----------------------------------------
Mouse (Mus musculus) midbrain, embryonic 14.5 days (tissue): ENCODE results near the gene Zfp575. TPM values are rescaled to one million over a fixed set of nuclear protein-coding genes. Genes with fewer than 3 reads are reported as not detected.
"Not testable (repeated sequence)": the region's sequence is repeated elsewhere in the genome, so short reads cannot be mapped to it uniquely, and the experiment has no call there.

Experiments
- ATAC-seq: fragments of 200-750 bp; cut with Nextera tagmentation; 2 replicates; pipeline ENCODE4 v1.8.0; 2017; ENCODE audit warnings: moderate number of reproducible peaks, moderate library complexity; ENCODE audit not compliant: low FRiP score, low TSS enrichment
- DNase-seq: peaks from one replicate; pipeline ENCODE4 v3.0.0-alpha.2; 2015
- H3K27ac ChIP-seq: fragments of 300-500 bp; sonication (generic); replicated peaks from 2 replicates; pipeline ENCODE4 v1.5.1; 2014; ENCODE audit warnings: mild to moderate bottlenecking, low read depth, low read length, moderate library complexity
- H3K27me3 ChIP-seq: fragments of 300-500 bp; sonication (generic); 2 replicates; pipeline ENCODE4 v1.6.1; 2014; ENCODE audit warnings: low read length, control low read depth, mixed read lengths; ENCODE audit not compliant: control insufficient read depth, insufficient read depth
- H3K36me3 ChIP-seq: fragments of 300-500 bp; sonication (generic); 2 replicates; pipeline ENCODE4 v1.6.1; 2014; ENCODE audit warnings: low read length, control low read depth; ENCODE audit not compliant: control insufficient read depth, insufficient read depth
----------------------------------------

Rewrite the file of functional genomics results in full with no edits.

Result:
Mouse (Mus musculus) midbrain, embryonic 14.5 days (tissue): ENCODE results near the gene Zfp575. TPM values are rescaled to one million over a fixed set of nuclear protein-coding genes. Genes with fewer than 3 reads are reported as not detected.
"Not testable (repeated sequence)": the region's sequence is repeated elsewhere in the genome, so short reads cannot be mapped to it uniquely, and the experiment has no call there.

Experiments
- ATAC-seq: fragments of 200-750 bp; cut with Nextera tagmentation; 2 replicates; pipeline ENCODE4 v1.8.0; 2017; ENCODE audit warnings: moderate number of reproducible peaks, moderate library complexity; ENCODE audit not compliant: low FRiP score, low TSS enrichment
- DNase-seq: peaks from one replicate; pipeline ENCODE4 v3.0.0-alpha.2; 2015
- H3K27ac ChIP-seq: fragments of 300-500 bp; sonication (generic); replicated peaks from 2 replicates; pipeline ENCODE4 v1.5.1; 2014; ENCODE audit warnings: mild to moderate bottlenecking, low read depth, low read length, moderate library complexity
- H3K27me3 ChIP-seq: fragments of 300-500 bp; sonication (generic); 2 replicates; pipeline ENCODE4 v1.6.1; 2014; ENCODE audit warnings: low read length, control low read depth, mixed read lengths; ENCODE audit not compliant: control insufficient read depth, insufficient read depth
- H3K36me3 ChIP-seq: fragments of 300-500 bp; sonication (generic); 2 replicates; pipeline ENCODE4 v1.6.1; 2014; ENCODE audit warnings: low read length, control low read depth; ENCODE audit not compliant: control insufficient read depth, insufficient read depth